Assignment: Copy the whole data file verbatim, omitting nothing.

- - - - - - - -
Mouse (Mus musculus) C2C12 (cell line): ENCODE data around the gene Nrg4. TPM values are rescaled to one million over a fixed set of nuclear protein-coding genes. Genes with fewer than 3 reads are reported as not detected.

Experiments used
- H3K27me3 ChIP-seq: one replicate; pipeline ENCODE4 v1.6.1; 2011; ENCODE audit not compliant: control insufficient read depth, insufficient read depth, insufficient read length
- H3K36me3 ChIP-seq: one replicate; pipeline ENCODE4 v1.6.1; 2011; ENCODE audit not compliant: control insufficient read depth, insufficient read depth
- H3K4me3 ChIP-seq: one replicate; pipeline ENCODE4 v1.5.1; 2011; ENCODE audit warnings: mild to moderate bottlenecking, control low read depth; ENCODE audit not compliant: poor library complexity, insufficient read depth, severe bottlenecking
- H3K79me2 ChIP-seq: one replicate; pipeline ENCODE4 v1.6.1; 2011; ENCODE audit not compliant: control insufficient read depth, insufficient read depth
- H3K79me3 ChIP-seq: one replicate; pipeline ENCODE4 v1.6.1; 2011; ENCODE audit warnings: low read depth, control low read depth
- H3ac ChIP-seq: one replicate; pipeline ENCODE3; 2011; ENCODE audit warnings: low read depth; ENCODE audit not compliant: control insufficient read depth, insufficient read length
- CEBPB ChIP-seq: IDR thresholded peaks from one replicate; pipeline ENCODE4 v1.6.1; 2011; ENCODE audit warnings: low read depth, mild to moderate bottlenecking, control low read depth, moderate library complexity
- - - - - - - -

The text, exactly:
Mouse (Mus musculus) C2C12 (cell line): ENCODE data around the gene Nrg4. TPM values are rescaled to one million over a fixed set of nuclear protein-coding genes. Genes with fewer than 3 reads are reported as not detected.

Experiments used
- H3K27me3 ChIP-seq: one replicate; pipeline ENCODE4 v1.6.1; 2011; ENCODE audit not compliant: control insufficient read depth, insufficient read depth, insufficient read length
- H3K36me3 ChIP-seq: one replicate; pipeline ENCODE4 v1.6.1; 2011; ENCODE audit not compliant: control insufficient read depth, insufficient read depth
- H3K4me3 ChIP-seq: one replicate; pipeline ENCODE4 v1.5.1; 2011; ENCODE audit warnings: mild to moderate bottlenecking, control low read depth; ENCODE audit not compliant: poor library complexity, insufficient read depth, severe bottlenecking
- H3K79me2 ChIP-seq: one replicate; pipeline ENCODE4 v1.6.1; 2011; ENCODE audit not compliant: control insufficient read depth, insufficient read depth
- H3K79me3 ChIP-seq: one replicate; pipeline ENCODE4 v1.6.1; 2011; ENCODE audit warnings: low read depth, control low read depth
- H3ac ChIP-seq: one replicate; pipeline ENCODE3; 2011; ENCODE audit warnings: low read depth; ENCODE audit not compliant: control insufficient read depth, insufficient read length
- CEBPB ChIP-seq: IDR thresholded peaks from one replicate; pipeline ENCODE4 v1.6.1; 2011; ENCODE audit warnings: low read depth, mild to moderate bottlenecking, control low read depth, moderate library complexity